Last edited 01 Nov 2018

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Streamlined Energy and Carbon Reporting Regulations

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Contents

[edit] Introduction

Have You Heard About the New Streamlined Energy and Carbon Reporting (SECR) Regulations?

Through the Climate Change Act, the government has committed to reducing emissions by at least 80% against 1990 levels by 2050. This is in line with the Paris Agreement, which aims to cut global emissions reductions in order to limit global warming to below 2°C.

With carbon emissions stemming from all human activities, there is a need to understand energy performance and carbon reduction across many different sectors. This has led to a plethora of corporate carbon calculation, reporting and tax requirements.

The new Streamlined Energy and Carbon Reporting (SECR) regulations aims to simplify this process. As the new regulations come into effect on the 1st April 2019 businesses need to act now to get procedures in place to enable compliance with the new requirements.

Even if your business does not currently undertake any carbon reporting, you may be impacted by the SECR.

KLH's Georgios Askounis has provided a useful summary of existing energy and carbon legislation and details of the new SECR.

[edit] Existing Reporting Requirements and Regulations

[edit] Mandatory Greenhouse Gas Reporting (MGHG)

Since 2013 all quoted organisations are required to monitor and report their Scope 1, 2 and 3 carbon emissions. Carbon reporting has been used as the first step to help organisations understand their carbon footprint before developing carbon emission reduction measures.

[edit] Energy Savings Opportunity Scheme (ESOS)

ESOS is a mandatory energy assessment scheme for all large, UK organisations, as defined by the Companies Act 2006. These must undertake energy audits for their buildings, industrial processes and transport every 4 years and develop energy efficient strategies. ESOS was introduced in 2014 and Phase 2 is underway for compliance by December 2019.

[edit] Existing Taxation and Carbon Trading Schemes

[edit] Climate Change Levy (CCL)

The Climate Change Levy, introduced in 2001, is an environmental tax charged on energy used by businesses with the aim of driving reductions in GHG emissions. Most industrial, public service, commercial and agricultural businesses fall within its criteria, with only some exceptions, e.g. low energy usage organisations and charities. The future sees CCL being increasingly important, with the government already having legislated to increase CCL rates in 2019.

[edit] Carbon Reduction Commitment (CRC) Energy Efficiency Scheme

The CRC Energy Efficiency Scheme is a mandatory carbon emissions reporting and pricing scheme, applicable to large public and private UK based organisations (e.g. hotels, water companies, banks, schools, central government departments). Organisations must monitor and report carbon emissions from gas and electricity and buy allowances to cover their annual emissions. With CRC deemed a complex and costly scheme, government has announced that the scheme will be closing in 2019.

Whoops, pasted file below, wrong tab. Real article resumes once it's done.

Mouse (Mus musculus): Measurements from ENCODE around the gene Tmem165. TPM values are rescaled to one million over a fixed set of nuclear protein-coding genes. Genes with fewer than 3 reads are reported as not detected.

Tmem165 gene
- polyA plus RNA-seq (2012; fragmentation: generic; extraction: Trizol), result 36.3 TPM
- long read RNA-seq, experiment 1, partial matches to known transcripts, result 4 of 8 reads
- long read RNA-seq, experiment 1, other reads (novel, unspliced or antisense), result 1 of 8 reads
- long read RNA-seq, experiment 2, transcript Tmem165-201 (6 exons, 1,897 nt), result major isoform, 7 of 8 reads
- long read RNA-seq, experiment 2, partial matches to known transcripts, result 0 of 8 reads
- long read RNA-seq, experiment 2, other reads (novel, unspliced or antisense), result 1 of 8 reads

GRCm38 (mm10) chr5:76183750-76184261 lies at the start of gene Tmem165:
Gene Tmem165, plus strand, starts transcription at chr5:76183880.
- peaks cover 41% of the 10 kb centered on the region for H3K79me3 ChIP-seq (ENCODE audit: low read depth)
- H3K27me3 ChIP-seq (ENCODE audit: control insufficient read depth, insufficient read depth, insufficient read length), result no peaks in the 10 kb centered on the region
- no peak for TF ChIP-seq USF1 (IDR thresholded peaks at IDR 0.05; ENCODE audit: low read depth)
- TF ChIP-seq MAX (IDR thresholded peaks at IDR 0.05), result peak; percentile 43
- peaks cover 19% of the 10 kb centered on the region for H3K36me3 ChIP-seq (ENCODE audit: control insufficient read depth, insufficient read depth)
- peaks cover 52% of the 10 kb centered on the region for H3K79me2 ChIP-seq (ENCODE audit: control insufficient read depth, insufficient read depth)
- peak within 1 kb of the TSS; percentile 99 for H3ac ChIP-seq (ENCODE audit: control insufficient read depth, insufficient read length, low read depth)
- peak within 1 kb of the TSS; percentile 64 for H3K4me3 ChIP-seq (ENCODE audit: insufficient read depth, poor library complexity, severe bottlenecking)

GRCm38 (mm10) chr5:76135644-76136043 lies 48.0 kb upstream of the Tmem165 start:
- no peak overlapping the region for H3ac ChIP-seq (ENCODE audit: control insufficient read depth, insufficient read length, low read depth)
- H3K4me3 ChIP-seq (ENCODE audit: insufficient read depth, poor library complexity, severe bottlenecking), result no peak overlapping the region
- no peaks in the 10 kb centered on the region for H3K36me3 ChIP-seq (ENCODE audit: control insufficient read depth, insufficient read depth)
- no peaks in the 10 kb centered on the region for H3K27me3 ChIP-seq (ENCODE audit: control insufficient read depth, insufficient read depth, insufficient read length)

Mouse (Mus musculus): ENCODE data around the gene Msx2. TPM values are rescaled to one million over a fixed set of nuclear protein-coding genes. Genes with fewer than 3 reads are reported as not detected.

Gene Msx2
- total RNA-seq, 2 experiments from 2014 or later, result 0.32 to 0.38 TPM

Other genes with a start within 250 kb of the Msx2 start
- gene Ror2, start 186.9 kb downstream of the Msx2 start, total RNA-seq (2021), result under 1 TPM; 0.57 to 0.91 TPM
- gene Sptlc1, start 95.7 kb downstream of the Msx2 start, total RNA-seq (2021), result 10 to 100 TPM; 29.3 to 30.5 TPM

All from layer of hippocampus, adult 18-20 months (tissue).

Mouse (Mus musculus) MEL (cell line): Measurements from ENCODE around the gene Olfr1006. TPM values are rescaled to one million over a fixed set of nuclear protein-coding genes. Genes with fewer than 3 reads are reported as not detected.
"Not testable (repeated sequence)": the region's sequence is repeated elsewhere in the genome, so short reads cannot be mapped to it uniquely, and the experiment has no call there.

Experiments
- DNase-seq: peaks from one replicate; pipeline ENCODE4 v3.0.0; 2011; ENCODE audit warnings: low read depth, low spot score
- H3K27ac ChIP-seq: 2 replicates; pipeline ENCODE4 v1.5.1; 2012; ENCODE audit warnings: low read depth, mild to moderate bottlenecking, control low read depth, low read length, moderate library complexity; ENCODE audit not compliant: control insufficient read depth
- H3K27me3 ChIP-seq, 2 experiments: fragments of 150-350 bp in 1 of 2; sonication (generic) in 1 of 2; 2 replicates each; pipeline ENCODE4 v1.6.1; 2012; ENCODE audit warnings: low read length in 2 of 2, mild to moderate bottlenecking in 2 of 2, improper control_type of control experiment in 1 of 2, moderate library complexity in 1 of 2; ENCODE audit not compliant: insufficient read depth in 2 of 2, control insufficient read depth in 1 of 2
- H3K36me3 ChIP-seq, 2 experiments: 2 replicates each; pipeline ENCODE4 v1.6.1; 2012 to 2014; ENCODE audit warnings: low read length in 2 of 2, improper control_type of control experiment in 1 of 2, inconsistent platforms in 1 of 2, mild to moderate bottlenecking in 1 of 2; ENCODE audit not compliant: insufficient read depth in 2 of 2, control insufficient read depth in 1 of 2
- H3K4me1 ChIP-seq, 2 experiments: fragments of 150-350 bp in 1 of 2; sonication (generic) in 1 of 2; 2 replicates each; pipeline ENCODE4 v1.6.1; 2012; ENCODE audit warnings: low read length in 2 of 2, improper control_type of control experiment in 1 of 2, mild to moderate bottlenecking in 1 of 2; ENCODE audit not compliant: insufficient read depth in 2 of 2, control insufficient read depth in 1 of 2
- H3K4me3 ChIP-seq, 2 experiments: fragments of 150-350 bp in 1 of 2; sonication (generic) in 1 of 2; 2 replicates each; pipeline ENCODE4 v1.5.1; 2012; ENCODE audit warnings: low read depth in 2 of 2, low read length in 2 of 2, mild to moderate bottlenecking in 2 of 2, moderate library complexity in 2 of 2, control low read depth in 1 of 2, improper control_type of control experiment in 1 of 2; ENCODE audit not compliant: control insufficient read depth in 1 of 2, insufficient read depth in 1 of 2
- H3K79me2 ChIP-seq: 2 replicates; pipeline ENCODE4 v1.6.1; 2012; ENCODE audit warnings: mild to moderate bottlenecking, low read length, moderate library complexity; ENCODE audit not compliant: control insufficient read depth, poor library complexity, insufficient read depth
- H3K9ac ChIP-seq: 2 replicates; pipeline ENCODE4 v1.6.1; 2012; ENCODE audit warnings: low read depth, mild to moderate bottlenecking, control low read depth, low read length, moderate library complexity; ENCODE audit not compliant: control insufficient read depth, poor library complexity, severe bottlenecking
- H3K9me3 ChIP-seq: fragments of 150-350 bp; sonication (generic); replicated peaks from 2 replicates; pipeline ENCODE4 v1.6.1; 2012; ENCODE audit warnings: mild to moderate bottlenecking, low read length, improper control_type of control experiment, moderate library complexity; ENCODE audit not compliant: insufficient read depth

[edit] EU Emissions Trading System (EU ETS)

The EU ETS, introduced in 2005, applies to businesses from energy-intensive sectors, e.g. manufacturing industries such as steel, cement, aluminium, paper and organic chemicals, aviation and power generation. It lets businesses buy and sell greenhouse gas emission allowances. However, the trade emission allowances are reduced over time therefore effectively forcing businesses to invest in greenhouse gas reduction initiatives.

The post-Brexit future of the applicability of the EU ETS remains uncertain.

[edit] The Streamlined Energy and Carbon Reporting (SECR)

While it would be great to think that all the existing legislation can be streamlined into a single reporting requirement, this is far from the case.

With the introduction of the SECR only the CRC scheme will cease to operate (in 2019), so in theory overlap between schemes will remain. Critically, the SECR eligibility criteria now aligns more closely with the ESOS criteria, meaning that an estimated 8,000 additional companies will be required to report on carbon emissions.

[edit] What does SECR require?

SECR will require all UK, large, quoted and unquoted companies, as defined by the Companies Act 2006, to monitor and publish energy use and carbon emissions in their annual reports. The only exemptions are for those using less than 40,000 kWh of energy in the reporting year.

Eligible business will have to report the following for every financial year:

  • Scope 1 and 2 GHG emissions
  • UK energy usage (electricity, gas and transport)
  • An emissions intensity metric
  • A narrative commentary on energy efficiency action taken
  • Scope 3 voluntarily
  • Global energy use when practical

[edit] Why introduce SECR?

The government hopes that SECR will not only simplify carbon reporting but will also improve energy efficiency in business. It is anticipated that broadening the scope of reporting compliance will support growth, improve energy security and decarbonise our economy.

Nevertheless, SECR presents a challenge to many businesses that do not currently calculate and report their carbon footprint. However, with more concrete details yet to be announced and the timeframe until April 2019 being limited, it is crucial for corporations to start setting up business processes to respond to the SECR requirements, and plan for the opportunities and challenges posed by SECR.

KLH newsletter - SECR graph.jpg

--KLH Sustainability

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